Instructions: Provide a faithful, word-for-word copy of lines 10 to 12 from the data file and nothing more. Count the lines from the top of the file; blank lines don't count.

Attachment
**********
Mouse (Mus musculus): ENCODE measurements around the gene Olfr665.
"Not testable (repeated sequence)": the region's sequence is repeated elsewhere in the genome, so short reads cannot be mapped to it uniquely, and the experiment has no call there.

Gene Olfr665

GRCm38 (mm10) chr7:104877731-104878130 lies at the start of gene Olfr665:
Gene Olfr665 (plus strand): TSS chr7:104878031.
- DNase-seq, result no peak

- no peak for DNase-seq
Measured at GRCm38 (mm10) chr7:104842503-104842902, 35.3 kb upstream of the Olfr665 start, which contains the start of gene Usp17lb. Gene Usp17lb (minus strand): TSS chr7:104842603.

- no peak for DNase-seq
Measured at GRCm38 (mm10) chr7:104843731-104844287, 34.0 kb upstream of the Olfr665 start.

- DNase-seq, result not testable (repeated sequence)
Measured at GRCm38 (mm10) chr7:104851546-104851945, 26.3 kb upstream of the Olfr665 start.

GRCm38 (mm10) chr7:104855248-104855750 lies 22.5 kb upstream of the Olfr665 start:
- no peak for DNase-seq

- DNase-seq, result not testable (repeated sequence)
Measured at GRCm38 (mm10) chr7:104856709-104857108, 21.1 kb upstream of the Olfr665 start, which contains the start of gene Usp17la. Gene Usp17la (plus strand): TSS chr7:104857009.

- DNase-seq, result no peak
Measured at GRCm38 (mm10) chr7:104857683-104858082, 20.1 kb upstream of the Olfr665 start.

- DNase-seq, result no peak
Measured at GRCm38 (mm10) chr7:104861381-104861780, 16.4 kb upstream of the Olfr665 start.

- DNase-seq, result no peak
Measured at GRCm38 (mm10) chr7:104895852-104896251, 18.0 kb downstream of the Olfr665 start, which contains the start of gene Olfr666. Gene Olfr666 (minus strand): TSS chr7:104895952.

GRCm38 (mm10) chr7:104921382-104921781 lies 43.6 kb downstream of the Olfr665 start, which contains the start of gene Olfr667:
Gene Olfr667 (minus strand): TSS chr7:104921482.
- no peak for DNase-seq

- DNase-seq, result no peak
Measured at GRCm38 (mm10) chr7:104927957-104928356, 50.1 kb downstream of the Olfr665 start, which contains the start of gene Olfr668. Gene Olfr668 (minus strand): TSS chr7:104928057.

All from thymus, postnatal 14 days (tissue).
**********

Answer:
Measured at GRCm38 (mm10) chr7:104843731-104844287, 34.0 kb upstream of the Olfr665 start.

- DNase-seq, result not testable (repeated sequence)
Measured at GRCm38 (mm10) chr7:104851546-104851945, 26.3 kb upstream of the Olfr665 start.